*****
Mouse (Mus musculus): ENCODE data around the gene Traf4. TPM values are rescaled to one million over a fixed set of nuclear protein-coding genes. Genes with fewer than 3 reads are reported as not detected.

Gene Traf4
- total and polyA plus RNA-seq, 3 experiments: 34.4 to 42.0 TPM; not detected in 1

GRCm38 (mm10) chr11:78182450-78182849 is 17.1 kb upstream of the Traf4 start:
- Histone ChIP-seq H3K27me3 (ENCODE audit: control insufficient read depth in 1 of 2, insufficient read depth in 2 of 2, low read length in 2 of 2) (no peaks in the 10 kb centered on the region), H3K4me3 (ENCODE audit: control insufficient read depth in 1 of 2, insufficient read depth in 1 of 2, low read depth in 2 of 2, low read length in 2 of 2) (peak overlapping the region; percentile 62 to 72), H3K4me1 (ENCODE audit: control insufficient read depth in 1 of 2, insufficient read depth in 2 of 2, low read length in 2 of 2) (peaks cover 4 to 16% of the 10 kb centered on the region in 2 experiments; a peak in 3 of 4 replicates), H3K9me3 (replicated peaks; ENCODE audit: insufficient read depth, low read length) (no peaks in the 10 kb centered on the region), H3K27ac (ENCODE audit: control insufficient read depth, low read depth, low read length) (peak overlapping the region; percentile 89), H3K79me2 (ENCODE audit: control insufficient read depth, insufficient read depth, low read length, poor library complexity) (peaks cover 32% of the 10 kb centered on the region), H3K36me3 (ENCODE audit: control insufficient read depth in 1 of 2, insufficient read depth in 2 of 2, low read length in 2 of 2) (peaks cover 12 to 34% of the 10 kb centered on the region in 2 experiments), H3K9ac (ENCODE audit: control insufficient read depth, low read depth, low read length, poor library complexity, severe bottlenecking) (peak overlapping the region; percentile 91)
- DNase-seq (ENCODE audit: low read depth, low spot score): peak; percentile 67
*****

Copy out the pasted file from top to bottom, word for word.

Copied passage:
Mouse (Mus musculus): ENCODE data around the gene Traf4. TPM values are rescaled to one million over a fixed set of nuclear protein-coding genes. Genes with fewer than 3 reads are reported as not detected.

Gene Traf4
- total and polyA plus RNA-seq, 3 experiments: 34.4 to 42.0 TPM; not detected in 1

GRCm38 (mm10) chr11:78182450-78182849 is 17.1 kb upstream of the Traf4 start:
- Histone ChIP-seq H3K27me3 (ENCODE audit: control insufficient read depth in 1 of 2, insufficient read depth in 2 of 2, low read length in 2 of 2) (no peaks in the 10 kb centered on the region), H3K4me3 (ENCODE audit: control insufficient read depth in 1 of 2, insufficient read depth in 1 of 2, low read depth in 2 of 2, low read length in 2 of 2) (peak overlapping the region; percentile 62 to 72), H3K4me1 (ENCODE audit: control insufficient read depth in 1 of 2, insufficient read depth in 2 of 2, low read length in 2 of 2) (peaks cover 4 to 16% of the 10 kb centered on the region in 2 experiments; a peak in 3 of 4 replicates), H3K9me3 (replicated peaks; ENCODE audit: insufficient read depth, low read length) (no peaks in the 10 kb centered on the region), H3K27ac (ENCODE audit: control insufficient read depth, low read depth, low read length) (peak overlapping the region; percentile 89), H3K79me2 (ENCODE audit: control insufficient read depth, insufficient read depth, low read length, poor library complexity) (peaks cover 32% of the 10 kb centered on the region), H3K36me3 (ENCODE audit: control insufficient read depth in 1 of 2, insufficient read depth in 2 of 2, low read length in 2 of 2) (peaks cover 12 to 34% of the 10 kb centered on the region in 2 experiments), H3K9ac (ENCODE audit: control insufficient read depth, low read depth, low read length, poor library complexity, severe bottlenecking) (peak overlapping the region; percentile 91)
- DNase-seq (ENCODE audit: low read depth, low spot score): peak; percentile 67